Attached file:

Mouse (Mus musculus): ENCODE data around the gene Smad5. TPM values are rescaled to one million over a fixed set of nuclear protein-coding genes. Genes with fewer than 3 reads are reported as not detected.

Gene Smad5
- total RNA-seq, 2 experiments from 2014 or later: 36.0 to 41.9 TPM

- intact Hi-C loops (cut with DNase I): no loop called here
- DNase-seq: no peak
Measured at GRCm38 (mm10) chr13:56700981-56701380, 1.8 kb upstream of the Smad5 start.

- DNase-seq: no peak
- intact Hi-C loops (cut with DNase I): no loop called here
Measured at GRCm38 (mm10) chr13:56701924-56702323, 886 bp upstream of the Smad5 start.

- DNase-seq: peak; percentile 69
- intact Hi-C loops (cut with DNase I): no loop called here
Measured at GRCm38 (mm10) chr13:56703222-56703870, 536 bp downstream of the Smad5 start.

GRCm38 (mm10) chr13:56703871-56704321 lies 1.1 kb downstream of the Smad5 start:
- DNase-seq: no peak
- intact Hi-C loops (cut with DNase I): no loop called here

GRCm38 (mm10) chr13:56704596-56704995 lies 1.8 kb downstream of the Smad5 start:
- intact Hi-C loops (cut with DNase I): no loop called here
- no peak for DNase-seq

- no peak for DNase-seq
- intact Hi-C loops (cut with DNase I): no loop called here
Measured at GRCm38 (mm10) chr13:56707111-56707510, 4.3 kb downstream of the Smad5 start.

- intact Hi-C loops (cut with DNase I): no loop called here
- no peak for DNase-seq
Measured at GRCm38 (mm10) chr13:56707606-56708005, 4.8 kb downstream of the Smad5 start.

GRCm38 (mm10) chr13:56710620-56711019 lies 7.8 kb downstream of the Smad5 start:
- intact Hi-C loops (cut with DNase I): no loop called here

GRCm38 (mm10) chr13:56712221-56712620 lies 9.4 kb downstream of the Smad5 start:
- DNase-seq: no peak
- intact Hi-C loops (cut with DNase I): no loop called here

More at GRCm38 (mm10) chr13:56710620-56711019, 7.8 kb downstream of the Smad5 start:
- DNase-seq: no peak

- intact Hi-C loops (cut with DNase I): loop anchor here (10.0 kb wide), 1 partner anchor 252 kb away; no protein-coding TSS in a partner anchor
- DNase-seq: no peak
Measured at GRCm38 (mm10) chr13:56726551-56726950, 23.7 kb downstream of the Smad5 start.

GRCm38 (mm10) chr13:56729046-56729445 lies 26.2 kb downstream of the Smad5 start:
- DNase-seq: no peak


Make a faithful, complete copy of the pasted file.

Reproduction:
Mouse (Mus musculus): ENCODE data around the gene Smad5. TPM values are rescaled to one million over a fixed set of nuclear protein-coding genes. Genes with fewer than 3 reads are reported as not detected.

Gene Smad5
- total RNA-seq, 2 experiments from 2014 or later: 36.0 to 41.9 TPM

- intact Hi-C loops (cut with DNase I): no loop called here
- DNase-seq: no peak
Measured at GRCm38 (mm10) chr13:56700981-56701380, 1.8 kb upstream of the Smad5 start.

- DNase-seq: no peak
- intact Hi-C loops (cut with DNase I): no loop called here
Measured at GRCm38 (mm10) chr13:56701924-56702323, 886 bp upstream of the Smad5 start.

- DNase-seq: peak; percentile 69
- intact Hi-C loops (cut with DNase I): no loop called here
Measured at GRCm38 (mm10) chr13:56703222-56703870, 536 bp downstream of the Smad5 start.

GRCm38 (mm10) chr13:56703871-56704321 lies 1.1 kb downstream of the Smad5 start:
- DNase-seq: no peak
- intact Hi-C loops (cut with DNase I): no loop called here

GRCm38 (mm10) chr13:56704596-56704995 lies 1.8 kb downstream of the Smad5 start:
- intact Hi-C loops (cut with DNase I): no loop called here
- no peak for DNase-seq

- no peak for DNase-seq
- intact Hi-C loops (cut with DNase I): no loop called here
Measured at GRCm38 (mm10) chr13:56707111-56707510, 4.3 kb downstream of the Smad5 start.

- intact Hi-C loops (cut with DNase I): no loop called here
- no peak for DNase-seq
Measured at GRCm38 (mm10) chr13:56707606-56708005, 4.8 kb downstream of the Smad5 start.

GRCm38 (mm10) chr13:56710620-56711019 lies 7.8 kb downstream of the Smad5 start:
- intact Hi-C loops (cut with DNase I): no loop called here

GRCm38 (mm10) chr13:56712221-56712620 lies 9.4 kb downstream of the Smad5 start:
- DNase-seq: no peak
- intact Hi-C loops (cut with DNase I): no loop called here

More at GRCm38 (mm10) chr13:56710620-56711019, 7.8 kb downstream of the Smad5 start:
- DNase-seq: no peak

- intact Hi-C loops (cut with DNase I): loop anchor here (10.0 kb wide), 1 partner anchor 252 kb away; no protein-coding TSS in a partner anchor
- DNase-seq: no peak
Measured at GRCm38 (mm10) chr13:56726551-56726950, 23.7 kb downstream of the Smad5 start.

GRCm38 (mm10) chr13:56729046-56729445 lies 26.2 kb downstream of the Smad5 start:
- DNase-seq: no peak